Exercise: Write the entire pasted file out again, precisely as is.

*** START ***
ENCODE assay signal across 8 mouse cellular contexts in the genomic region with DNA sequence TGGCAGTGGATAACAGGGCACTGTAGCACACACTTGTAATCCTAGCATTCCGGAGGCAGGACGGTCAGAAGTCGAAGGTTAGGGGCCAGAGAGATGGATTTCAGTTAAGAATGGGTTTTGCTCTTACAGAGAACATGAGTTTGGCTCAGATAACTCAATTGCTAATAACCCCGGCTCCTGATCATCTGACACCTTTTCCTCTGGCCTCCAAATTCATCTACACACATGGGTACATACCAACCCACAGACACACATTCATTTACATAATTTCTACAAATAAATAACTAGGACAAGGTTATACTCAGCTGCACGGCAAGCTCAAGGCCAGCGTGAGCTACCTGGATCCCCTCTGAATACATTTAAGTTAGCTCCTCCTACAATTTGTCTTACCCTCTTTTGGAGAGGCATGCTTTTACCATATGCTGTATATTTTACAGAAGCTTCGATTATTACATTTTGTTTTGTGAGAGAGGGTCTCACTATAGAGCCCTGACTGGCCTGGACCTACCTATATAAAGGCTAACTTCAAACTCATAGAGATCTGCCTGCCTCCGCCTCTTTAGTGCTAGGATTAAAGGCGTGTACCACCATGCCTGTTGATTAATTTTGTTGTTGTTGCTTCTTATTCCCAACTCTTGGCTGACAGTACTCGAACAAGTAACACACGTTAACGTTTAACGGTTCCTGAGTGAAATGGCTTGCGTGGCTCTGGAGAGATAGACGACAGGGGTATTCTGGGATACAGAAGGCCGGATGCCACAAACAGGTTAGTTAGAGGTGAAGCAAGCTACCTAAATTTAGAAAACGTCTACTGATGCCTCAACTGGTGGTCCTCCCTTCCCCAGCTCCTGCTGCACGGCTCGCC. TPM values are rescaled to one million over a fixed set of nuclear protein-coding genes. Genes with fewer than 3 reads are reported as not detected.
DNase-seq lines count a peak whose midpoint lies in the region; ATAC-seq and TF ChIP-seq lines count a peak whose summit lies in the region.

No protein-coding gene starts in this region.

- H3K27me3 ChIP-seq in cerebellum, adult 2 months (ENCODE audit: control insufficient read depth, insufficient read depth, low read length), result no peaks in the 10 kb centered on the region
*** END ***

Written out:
ENCODE assay signal across 8 mouse cellular contexts in the genomic region with DNA sequence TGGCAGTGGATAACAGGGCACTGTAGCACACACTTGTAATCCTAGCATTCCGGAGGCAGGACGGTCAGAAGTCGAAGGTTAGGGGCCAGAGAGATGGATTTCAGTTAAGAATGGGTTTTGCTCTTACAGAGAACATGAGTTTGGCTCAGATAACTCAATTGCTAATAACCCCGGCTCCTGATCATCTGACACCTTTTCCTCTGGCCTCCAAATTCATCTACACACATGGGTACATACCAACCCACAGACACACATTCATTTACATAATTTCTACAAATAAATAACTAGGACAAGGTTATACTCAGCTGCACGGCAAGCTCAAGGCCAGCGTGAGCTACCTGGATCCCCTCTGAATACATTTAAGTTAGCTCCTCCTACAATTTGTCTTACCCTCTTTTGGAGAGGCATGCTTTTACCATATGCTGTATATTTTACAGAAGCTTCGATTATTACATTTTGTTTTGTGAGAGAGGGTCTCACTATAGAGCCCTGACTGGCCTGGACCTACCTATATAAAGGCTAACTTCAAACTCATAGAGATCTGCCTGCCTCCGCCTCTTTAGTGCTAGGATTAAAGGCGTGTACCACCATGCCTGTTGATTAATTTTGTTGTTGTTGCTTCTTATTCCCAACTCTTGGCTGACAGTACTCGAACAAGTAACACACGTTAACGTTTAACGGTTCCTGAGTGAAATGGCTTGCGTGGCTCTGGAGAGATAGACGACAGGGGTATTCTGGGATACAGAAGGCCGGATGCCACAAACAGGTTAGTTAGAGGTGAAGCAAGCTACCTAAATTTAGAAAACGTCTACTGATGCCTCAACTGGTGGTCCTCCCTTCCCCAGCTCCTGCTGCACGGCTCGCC. TPM values are rescaled to one million over a fixed set of nuclear protein-coding genes. Genes with fewer than 3 reads are reported as not detected.
DNase-seq lines count a peak whose midpoint lies in the region; ATAC-seq and TF ChIP-seq lines count a peak whose summit lies in the region.

No protein-coding gene starts in this region.

- H3K27me3 ChIP-seq in cerebellum, adult 2 months (ENCODE audit: control insufficient read depth, insufficient read depth, low read length), result no peaks in the 10 kb centered on the region